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. Last Updated: 07/27/2016

Officials Stage Show Of Strength

As Moscow prepared Friday for a potentially volatile weekend of anti-government demonstrations. President Boris Yeltsin and several thousand mourners paid their last respects to the riot police officer killed in pro-communist riots a week ago.

Making a clear show of strength, Yeltsin filed past the open casket of 25-year-old Vladimir Tolokneyev accompanied by Security Minister Viktor Barannikov, Interior Minister Viktor Yerin and Moscow Police Chief Vladimir Pankratov -- the three men responsible for keeping order on the streets of the capital.

Outside, Yeltsin promised that the May Day riots -- in which Tolokneyev died and 600 people were injured -- would not be repeated on Sunday, the Victory Day holiday marking the anniversary of the defeat of Nazi Germany in 1945.

Hardline legislators in Russia's parliament have promised to defy a ban on pro-communist marches Sunday, threatening more violent clashes with the police if they are blocked from reaching Red Square.

At the funeral Friday, held at the Culture Palace of the Interior Ministry north of the inner Ring Road, a military band played for two hours as a steady flow of people placed flowers at the casket.

Tolokneyev died of wounds suffered when his head was crushed between two trucks on Leninsky Prospect on May 1 during clashes with Communist and nationalist demonstrators. Yeltsin on Friday awarded Tolokneyev a posthumous Order of Personal Valor.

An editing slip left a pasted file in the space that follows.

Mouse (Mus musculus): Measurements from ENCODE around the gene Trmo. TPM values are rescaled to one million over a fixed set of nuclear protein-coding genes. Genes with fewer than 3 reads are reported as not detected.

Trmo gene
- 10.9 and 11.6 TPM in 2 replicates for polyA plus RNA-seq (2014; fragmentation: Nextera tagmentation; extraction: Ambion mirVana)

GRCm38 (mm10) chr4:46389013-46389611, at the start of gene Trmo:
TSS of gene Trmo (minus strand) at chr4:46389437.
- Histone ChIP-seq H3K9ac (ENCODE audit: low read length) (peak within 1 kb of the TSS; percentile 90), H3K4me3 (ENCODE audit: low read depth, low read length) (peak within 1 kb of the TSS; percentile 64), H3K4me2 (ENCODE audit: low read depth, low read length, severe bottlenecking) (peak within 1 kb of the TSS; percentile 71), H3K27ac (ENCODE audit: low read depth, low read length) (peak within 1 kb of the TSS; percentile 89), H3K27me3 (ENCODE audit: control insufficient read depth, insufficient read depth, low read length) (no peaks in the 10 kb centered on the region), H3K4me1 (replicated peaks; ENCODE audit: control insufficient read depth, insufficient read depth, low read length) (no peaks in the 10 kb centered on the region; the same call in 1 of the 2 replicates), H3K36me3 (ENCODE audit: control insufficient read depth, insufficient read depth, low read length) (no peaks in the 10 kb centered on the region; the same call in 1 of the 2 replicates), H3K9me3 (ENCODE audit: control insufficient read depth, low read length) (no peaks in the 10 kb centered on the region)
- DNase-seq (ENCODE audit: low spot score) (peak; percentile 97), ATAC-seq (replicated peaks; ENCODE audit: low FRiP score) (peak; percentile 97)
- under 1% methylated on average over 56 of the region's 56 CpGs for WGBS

"This young man put himself in the way of fascism", police chief Pankratov said during the funeral. "He appeared to have more foresight than many politicians and deputies".

He added, "The police supports the president who was here today, because the president was chosen by the people". Yeltsin and Mayor Yury Luzhkov expressed their condolences to the family of the young officer, who was an Afghan war veteran.

The president stood quietly at the coffin and shook hands with the wife and parents of the deceased sergeant.

As Yeltsin bowed down to shake the frail hand of Tolokneyev's mother, she burst into tears and with a pleading voice asked who would answer for the tragic loss. Yeltsin replied that a group had been set up to investigate the matter.

As the body was carried out into the spring sun by weeping OMON officers, some onlookers asked Yeltsin what would happen on Sunday.

"Don't be afraid. I will be there", he said.

A close friend of Tolokneyev's said after the funeral that he still could not believe what had happened.

"Volodya was such an honest person", said Albert Gravin, 26, who grew up together with Tolokneyev in Strunino, a village outside Moscow. "He did not deserve to die. He had always protected everyone in those kinds of demonstrations; he was fearless. I hope at least that now, after his death, people will have learned so that this does not repeat itself on May 9".

Gravin added that he did not think there would be any acts of revenge on the part of the riot police.

"Of course we are angry", he said. "But more violence will not bring Volodya back to life. We want May 9 to pass as peacefully as possible".

Interior Minister Viktor Yerin told parliament Thursday that the riot police had been guilty only of showing "impermissible moderation" in the face of provocation by demonstrators. Yerin vowed tougher action in the future.

Tolokneyev will be buried Saturday in his home village in the Vladimir region to the northeast of Moscow.